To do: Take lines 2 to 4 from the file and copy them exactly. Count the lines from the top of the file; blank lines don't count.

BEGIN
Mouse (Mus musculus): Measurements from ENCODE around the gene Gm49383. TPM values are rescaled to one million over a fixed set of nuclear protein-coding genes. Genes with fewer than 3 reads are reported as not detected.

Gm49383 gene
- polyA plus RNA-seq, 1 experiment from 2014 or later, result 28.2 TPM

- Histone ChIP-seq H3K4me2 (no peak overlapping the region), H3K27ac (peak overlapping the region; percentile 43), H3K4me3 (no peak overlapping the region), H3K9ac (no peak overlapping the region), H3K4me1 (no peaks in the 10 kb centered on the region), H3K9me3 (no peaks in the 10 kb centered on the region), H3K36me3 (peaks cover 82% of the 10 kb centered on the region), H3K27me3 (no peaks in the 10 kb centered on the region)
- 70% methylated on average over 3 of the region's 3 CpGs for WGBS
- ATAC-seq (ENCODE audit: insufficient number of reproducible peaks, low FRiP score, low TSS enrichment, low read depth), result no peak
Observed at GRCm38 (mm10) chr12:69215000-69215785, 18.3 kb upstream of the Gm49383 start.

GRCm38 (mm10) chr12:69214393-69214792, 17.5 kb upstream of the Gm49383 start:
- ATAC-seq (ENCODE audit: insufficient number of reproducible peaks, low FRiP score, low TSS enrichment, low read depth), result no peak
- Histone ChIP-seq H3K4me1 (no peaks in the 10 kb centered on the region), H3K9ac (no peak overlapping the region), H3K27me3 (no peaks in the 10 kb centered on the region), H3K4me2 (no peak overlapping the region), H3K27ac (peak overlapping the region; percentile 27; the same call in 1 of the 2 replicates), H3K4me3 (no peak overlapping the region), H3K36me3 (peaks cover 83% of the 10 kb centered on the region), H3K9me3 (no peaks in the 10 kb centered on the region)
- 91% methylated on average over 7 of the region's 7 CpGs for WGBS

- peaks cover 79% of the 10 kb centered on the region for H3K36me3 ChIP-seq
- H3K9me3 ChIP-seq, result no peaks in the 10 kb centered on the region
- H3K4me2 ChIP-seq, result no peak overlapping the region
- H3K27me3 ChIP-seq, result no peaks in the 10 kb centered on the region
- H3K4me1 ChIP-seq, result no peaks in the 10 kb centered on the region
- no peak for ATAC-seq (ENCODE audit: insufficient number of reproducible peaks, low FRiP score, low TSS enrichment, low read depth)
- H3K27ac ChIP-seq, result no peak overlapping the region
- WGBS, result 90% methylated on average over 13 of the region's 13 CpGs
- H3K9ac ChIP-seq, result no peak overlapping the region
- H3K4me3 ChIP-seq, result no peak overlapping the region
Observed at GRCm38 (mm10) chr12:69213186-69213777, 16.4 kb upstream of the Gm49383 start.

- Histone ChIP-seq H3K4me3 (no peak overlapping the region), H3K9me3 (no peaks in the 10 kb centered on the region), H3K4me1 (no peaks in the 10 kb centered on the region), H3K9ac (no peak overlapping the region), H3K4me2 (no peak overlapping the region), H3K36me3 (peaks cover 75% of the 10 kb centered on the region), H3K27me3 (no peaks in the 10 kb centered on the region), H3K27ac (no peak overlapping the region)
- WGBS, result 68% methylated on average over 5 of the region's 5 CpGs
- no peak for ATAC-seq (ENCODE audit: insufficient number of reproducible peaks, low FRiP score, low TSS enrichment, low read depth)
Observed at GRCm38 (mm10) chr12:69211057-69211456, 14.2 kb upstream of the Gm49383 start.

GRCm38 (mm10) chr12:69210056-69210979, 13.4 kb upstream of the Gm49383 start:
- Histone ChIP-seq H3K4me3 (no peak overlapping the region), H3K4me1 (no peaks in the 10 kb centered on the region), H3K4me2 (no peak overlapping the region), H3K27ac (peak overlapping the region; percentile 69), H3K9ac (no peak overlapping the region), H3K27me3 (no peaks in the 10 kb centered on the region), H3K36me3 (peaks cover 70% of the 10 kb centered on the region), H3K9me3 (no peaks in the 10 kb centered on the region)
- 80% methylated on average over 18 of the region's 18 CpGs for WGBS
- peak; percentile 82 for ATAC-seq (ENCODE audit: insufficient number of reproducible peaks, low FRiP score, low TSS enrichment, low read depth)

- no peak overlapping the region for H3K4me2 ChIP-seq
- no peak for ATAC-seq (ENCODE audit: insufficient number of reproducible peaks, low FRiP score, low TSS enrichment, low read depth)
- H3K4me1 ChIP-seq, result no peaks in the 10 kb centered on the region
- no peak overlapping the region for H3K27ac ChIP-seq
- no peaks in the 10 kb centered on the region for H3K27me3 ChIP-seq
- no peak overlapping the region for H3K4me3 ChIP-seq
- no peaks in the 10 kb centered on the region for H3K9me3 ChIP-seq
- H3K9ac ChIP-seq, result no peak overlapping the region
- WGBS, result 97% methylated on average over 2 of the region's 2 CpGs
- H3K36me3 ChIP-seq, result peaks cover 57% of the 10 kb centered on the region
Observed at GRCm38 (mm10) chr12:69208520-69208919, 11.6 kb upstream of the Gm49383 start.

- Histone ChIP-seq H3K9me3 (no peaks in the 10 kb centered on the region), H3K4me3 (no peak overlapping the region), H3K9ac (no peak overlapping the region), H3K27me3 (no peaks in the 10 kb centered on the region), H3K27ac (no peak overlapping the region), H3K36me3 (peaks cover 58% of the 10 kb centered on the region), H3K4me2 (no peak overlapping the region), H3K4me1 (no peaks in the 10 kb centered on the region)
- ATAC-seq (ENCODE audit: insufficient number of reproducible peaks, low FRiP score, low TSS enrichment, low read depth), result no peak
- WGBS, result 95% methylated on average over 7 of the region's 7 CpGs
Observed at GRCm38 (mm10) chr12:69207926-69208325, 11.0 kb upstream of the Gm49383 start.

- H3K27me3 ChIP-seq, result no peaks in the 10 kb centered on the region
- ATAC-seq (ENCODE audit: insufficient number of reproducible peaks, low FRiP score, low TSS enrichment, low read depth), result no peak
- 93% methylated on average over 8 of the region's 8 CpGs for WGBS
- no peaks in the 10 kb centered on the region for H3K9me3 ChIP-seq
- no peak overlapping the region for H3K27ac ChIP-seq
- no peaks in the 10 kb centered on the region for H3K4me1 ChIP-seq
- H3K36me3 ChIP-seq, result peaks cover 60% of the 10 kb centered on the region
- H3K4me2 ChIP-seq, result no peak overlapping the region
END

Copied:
Gm49383 gene
- polyA plus RNA-seq, 1 experiment from 2014 or later, result 28.2 TPM

- Histone ChIP-seq H3K4me2 (no peak overlapping the region), H3K27ac (peak overlapping the region; percentile 43), H3K4me3 (no peak overlapping the region), H3K9ac (no peak overlapping the region), H3K4me1 (no peaks in the 10 kb centered on the region), H3K9me3 (no peaks in the 10 kb centered on the region), H3K36me3 (peaks cover 82% of the 10 kb centered on the region), H3K27me3 (no peaks in the 10 kb centered on the region)